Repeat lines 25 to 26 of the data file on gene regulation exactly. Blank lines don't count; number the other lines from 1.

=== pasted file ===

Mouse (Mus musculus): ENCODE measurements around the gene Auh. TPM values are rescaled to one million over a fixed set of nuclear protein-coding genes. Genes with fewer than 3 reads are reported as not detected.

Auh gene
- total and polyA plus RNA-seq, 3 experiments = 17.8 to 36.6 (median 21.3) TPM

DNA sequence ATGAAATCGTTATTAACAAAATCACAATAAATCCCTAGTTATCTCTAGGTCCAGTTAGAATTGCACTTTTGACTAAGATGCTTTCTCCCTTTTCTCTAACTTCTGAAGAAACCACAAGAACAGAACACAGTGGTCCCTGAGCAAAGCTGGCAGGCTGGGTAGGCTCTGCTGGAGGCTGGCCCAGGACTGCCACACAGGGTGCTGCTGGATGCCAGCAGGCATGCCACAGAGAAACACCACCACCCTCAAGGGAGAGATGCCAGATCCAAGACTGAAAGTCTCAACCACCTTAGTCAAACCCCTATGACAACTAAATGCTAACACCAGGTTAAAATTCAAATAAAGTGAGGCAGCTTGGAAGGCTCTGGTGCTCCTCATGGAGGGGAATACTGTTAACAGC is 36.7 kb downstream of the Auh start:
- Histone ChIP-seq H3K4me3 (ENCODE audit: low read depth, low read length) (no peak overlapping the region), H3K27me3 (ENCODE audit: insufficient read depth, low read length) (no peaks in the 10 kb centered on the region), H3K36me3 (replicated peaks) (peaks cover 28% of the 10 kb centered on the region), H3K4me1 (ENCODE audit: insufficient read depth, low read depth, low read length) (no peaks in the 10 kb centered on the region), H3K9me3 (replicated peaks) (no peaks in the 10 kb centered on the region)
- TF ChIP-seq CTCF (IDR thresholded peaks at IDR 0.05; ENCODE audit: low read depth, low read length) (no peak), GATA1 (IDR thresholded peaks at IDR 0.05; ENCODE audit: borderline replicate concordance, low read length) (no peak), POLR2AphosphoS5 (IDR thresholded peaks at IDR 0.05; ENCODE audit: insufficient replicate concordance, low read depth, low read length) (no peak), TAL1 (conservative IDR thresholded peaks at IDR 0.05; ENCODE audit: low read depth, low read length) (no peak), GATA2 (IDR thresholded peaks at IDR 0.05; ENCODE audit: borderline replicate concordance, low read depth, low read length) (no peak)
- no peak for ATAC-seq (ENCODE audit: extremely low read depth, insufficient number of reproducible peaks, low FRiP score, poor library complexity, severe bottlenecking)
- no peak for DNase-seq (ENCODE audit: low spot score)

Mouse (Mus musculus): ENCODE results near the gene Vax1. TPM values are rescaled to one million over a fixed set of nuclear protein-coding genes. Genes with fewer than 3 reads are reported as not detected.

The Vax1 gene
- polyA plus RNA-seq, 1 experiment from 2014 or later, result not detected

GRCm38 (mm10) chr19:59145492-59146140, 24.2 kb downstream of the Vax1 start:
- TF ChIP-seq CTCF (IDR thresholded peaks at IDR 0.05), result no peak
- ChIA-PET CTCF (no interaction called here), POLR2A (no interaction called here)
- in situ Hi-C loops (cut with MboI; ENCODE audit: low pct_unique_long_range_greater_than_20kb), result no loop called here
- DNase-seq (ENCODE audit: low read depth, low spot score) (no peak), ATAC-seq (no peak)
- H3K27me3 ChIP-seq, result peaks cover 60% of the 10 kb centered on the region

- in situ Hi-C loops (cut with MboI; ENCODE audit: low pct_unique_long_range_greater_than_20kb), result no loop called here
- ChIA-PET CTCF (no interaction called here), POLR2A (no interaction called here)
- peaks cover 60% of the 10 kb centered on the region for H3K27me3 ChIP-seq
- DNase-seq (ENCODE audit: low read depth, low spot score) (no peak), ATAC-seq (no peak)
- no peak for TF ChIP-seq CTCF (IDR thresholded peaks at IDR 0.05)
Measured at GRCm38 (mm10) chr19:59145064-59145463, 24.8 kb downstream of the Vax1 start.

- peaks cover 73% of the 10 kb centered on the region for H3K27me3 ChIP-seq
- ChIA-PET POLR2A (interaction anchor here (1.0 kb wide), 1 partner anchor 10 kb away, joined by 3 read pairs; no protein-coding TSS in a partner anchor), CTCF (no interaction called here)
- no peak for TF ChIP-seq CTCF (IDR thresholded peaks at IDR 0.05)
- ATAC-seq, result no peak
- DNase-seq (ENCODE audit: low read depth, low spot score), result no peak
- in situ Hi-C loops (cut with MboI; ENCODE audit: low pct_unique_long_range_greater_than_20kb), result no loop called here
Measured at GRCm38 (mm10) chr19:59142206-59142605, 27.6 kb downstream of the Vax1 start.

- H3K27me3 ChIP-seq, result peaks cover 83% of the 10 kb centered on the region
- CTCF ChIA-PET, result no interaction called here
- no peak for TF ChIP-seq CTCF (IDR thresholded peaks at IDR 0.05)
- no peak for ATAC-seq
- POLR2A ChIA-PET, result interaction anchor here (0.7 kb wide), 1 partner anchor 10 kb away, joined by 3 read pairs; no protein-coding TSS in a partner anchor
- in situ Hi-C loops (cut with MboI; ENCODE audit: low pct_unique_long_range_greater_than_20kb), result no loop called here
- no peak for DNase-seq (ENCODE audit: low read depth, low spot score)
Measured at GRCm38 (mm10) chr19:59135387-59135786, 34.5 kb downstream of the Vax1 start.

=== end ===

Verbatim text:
- ChIA-PET POLR2A (interaction anchor here (1.0 kb wide), 1 partner anchor 10 kb away, joined by 3 read pairs; no protein-coding TSS in a partner anchor), CTCF (no interaction called here)
- no peak for TF ChIP-seq CTCF (IDR thresholded peaks at IDR 0.05)